November 18, 2019 4:30 PM, EST

Diesel Climbs 0.1¢ to $3.074 a Gallon

A driver fills a tank with dieselDiesel edged up 0.1 cent. Trucking's main fuel costs 20.8 cents less than it did a year ago. (Daniel Acker/Bloomberg News)

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The U.S. average retail price of diesel rose 0.1 cent to $3.074 a gallon, the Department of Energy reported Nov. 18.

Trucking’s main fuel costs 20.8 cents less than it did a year ago, when it was $3.282 a gallon, according to DOE.

Regional average diesel prices rose in all areas except the Midwest, the Gulf Coast and the West Coast.

Diesel prices rose the most in the Rocky Mountain region, where prices jumped 2.9 cents to $3.232 per gallon. Prices fell the most along the Gulf Coast, where prices dropped 0.3 cent to $2.792 per gallon.

Gasoline dropped nationally by 2.3 cents to $2.592 per gallon. Gasoline is 1.9 cents cheaper than a year ago, when it cost $2.611 per gallon.

Gasoline prices fell in all regions, except the Rocky Mountains, where prices jumped 1.6 cents to $2.835 per gallon. Prices fell the most on the West Coast, dropping 5.1 cents to $3.540 per gallon.

West Texas Intermediate for December delivery rose $1.90 to settle at $57.11 a barrel on the New York Mercantile Exchange on Nov. 20. Brent oil for January settlement gained $1.49 to close at $62.40 a barrel on the London-based ICE Futures Europe Exchange.

A key reason why oil has not rallied higher is traders’ fears that the market is saturated with crude oil, said Phil Flynn, an oil analyst with Price Futures Group of Chicago, who noted that even tensions in the Middle East haven’t given traders the jitters.

Phil Flynn, an oil analyst with Price Futures Group of Chicago


“Geopolitical headlines don’t move us as much when you think you are oversupplied,” Flynn told Transport Topics.

And gasoline supply is also up. A recent report by the DOE’s Energy Information Administration showed gasoline inventories rose 1.76 million barrels while distillate supplies fell 974,000 barrels. Crude production remained strong at a record level of 12.8 million barrels a day for the second week in a row, Bloomberg reported.

“The market seems to be concerned about the U.S.-China trade talks,” said Michael Loewen, director of commodity strategy at Scotiabank in Toronto, speaking to Bloomberg. “There is some pessimism surrounding it, particularly over President Trump’s reluctance to roll back on tariffs for China’s goods.”

Flynn believes diesel prices and oil prices will move higher as more Americans who use heating oil for the winter begin soaking up supplies. World refineries also need to eliminate higher-sulfur bunker fuel for ships by Jan. 1. A mandate by the International Maritime Organization means there will be a scramble for distillates, and that means competition for oil to use for both lower-sulfur shipping fuel and diesel.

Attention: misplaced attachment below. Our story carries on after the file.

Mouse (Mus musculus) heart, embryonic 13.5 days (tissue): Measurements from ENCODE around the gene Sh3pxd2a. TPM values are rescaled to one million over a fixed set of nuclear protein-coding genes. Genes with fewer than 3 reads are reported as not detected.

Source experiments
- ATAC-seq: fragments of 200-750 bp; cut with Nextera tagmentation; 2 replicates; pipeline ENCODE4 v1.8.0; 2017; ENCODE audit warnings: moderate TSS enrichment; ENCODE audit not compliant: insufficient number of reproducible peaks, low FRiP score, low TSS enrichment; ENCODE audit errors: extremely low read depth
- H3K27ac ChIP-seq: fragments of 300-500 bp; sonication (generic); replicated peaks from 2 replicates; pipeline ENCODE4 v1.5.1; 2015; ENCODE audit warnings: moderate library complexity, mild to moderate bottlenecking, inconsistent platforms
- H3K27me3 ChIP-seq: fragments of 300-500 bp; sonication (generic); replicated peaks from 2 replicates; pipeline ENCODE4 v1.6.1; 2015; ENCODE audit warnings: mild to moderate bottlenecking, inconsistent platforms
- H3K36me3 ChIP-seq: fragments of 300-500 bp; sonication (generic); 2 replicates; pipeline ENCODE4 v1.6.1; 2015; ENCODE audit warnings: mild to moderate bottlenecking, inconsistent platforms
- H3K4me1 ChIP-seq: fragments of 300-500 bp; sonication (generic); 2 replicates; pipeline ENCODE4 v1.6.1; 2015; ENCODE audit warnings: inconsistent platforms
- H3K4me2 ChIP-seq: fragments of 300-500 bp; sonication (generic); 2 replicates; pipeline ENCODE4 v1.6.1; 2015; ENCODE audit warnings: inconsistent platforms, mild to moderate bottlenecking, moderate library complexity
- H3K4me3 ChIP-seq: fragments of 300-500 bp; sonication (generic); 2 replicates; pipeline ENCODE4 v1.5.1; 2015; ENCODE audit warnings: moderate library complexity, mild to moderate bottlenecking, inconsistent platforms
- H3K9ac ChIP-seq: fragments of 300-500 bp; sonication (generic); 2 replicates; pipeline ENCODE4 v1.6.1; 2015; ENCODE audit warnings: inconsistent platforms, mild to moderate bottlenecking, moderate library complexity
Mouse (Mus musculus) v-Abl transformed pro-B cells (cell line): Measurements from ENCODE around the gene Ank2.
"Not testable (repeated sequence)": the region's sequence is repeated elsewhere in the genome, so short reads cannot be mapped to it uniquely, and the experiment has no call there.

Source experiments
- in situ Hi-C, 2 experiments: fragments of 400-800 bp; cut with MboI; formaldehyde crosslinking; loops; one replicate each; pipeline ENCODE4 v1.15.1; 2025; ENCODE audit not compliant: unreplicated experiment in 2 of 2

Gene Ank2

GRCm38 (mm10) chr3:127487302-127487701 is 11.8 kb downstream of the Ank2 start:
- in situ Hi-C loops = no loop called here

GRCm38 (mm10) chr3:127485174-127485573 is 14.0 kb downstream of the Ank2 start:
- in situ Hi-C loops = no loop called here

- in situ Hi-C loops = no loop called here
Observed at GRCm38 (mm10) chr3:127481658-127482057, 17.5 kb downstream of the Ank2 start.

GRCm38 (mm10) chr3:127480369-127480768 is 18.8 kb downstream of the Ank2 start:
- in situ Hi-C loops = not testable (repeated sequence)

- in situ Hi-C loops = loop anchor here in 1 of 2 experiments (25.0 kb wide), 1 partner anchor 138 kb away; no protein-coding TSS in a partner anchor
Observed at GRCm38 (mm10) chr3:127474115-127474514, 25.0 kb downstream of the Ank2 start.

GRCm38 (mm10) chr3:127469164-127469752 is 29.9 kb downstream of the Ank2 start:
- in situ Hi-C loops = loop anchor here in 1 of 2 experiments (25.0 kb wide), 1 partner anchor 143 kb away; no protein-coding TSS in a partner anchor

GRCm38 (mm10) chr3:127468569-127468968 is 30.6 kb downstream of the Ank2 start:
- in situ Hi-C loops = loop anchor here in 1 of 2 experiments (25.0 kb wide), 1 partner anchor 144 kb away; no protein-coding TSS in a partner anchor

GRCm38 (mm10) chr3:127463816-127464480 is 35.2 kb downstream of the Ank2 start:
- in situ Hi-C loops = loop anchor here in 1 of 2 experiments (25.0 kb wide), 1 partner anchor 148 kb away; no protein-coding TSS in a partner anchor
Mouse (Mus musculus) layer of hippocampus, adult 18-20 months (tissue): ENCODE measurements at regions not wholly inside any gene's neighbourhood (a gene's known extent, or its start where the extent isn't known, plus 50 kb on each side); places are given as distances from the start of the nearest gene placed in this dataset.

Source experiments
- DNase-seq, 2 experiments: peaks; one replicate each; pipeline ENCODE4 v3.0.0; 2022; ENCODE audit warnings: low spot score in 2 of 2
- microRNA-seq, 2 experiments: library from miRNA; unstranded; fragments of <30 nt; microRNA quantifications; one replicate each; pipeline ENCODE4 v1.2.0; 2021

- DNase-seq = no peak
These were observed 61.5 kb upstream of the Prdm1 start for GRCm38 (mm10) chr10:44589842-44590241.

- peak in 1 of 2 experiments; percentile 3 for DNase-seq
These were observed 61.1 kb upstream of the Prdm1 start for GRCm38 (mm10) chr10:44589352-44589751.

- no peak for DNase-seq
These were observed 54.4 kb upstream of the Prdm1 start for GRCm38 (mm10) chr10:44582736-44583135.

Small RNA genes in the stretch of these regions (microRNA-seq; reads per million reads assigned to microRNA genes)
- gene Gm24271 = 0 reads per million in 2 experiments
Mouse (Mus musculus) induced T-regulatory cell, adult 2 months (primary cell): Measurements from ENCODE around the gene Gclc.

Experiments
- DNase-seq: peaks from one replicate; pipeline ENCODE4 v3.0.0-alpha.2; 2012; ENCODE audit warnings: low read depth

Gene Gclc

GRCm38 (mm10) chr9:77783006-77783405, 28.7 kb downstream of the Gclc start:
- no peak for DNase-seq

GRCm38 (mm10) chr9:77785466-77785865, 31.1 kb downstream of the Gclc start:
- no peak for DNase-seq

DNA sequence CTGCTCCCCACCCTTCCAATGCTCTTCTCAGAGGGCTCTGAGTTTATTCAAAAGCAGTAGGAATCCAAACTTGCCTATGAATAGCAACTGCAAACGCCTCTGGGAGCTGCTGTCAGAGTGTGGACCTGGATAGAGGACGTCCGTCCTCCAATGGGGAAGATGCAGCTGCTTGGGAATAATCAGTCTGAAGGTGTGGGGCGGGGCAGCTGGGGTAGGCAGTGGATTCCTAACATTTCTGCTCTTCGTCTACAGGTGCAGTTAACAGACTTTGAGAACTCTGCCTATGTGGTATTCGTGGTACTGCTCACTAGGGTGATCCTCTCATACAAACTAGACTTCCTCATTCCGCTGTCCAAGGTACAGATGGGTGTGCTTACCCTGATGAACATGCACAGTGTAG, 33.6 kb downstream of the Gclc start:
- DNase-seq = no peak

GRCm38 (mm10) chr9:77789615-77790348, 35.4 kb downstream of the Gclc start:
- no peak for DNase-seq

Because of that coming IMO mandate, “you would think diesel prices would be going through the roof,” Flynn said. Eventually, the pressure will push diesel up, Flynn predicted.

Another rally for oil could be caused if the United States and China agree to hammer out a trade deal, ridding the nations of the tariffs that both have slapped on each other’s various goods. The tariff spat cannot go on forever, Flynn said, and when it ends, trade will increase, and the world economy will improve, causing oil demand to increase.

“I think we are close to a deal,” Flynn said. “China needs a deal.”

With oil and diesel prices uncertain, Penske Truck Leasing is working to help its customers conserve fuel.

“Penske provides many methods for our customers to maximize diesel fuel savings,” said Drew Cullen, senior vice president of fuels and facility services for Penske Transportation Solutions, in an email to TT. “Spec’ing the vehicle for fuel efficiency, ensuring the vehicle is properly maintained — and telematics systems, which can help influence driver speed management and efficient routing — are all items we help customers manage to control fuel spend.”

Drew Cullen, senior vice president of fuels and facility services for Penske Transportation Solutions


Also important is work improving the company’s maintenance programs to help customers improve fuel efficiency, he said.

Cullen noted that the winter months can bring unique fuel challenges to fleets. “Supply disruptions, such as those during inclement weather, can lead to significant business disruptions,” he said. “Our business continuity plans, which include daily planning, supplier and carrier relationships, and a robust supply network help keep our customers running during fuel supply disruptions.”

Penske’s carrier arm, Penske Logistics, ranks No. 16 on the Transport Topics Top 100 list of the largest for-hire carriers in North America and No. 8 on the TT Top 50 list of the largest logistics companies.

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